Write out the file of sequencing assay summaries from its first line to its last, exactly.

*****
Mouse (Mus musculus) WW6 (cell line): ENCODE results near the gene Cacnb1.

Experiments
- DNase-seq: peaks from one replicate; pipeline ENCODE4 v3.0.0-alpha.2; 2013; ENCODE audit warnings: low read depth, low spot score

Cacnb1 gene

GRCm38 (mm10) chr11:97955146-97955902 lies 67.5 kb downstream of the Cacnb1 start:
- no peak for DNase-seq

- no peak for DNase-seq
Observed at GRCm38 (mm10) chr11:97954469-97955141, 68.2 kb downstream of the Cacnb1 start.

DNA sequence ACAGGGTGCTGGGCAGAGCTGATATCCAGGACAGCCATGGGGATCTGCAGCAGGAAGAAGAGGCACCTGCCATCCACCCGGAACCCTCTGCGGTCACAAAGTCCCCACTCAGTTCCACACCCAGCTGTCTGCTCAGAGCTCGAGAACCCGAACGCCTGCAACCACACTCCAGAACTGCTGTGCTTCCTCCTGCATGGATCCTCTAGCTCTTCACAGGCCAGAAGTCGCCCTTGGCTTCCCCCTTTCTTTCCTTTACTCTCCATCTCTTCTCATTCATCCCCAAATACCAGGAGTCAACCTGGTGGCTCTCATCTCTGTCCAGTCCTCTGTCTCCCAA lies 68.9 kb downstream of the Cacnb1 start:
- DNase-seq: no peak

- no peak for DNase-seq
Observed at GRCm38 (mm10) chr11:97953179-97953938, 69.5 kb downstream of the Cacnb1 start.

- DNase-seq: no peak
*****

Mouse (Mus musculus) WW6 (cell line): ENCODE results near the gene Cacnb1.

Experiments
- DNase-seq: peaks from one replicate; pipeline ENCODE4 v3.0.0-alpha.2; 2013; ENCODE audit warnings: low read depth, low spot score

Cacnb1 gene

GRCm38 (mm10) chr11:97955146-97955902 lies 67.5 kb downstream of the Cacnb1 start:
- no peak for DNase-seq

- no peak for DNase-seq
Observed at GRCm38 (mm10) chr11:97954469-97955141, 68.2 kb downstream of the Cacnb1 start.

DNA sequence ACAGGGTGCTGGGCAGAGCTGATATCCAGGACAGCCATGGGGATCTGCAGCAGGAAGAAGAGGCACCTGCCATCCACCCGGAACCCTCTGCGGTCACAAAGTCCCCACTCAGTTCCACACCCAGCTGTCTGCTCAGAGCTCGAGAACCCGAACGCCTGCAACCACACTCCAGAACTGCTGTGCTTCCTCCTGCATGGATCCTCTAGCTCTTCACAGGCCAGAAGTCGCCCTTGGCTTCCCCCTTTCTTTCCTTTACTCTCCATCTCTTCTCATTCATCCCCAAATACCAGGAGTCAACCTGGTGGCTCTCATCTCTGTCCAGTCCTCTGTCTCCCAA lies 68.9 kb downstream of the Cacnb1 start:
- DNase-seq: no peak

- no peak for DNase-seq
Observed at GRCm38 (mm10) chr11:97953179-97953938, 69.5 kb downstream of the Cacnb1 start.

- DNase-seq: no peak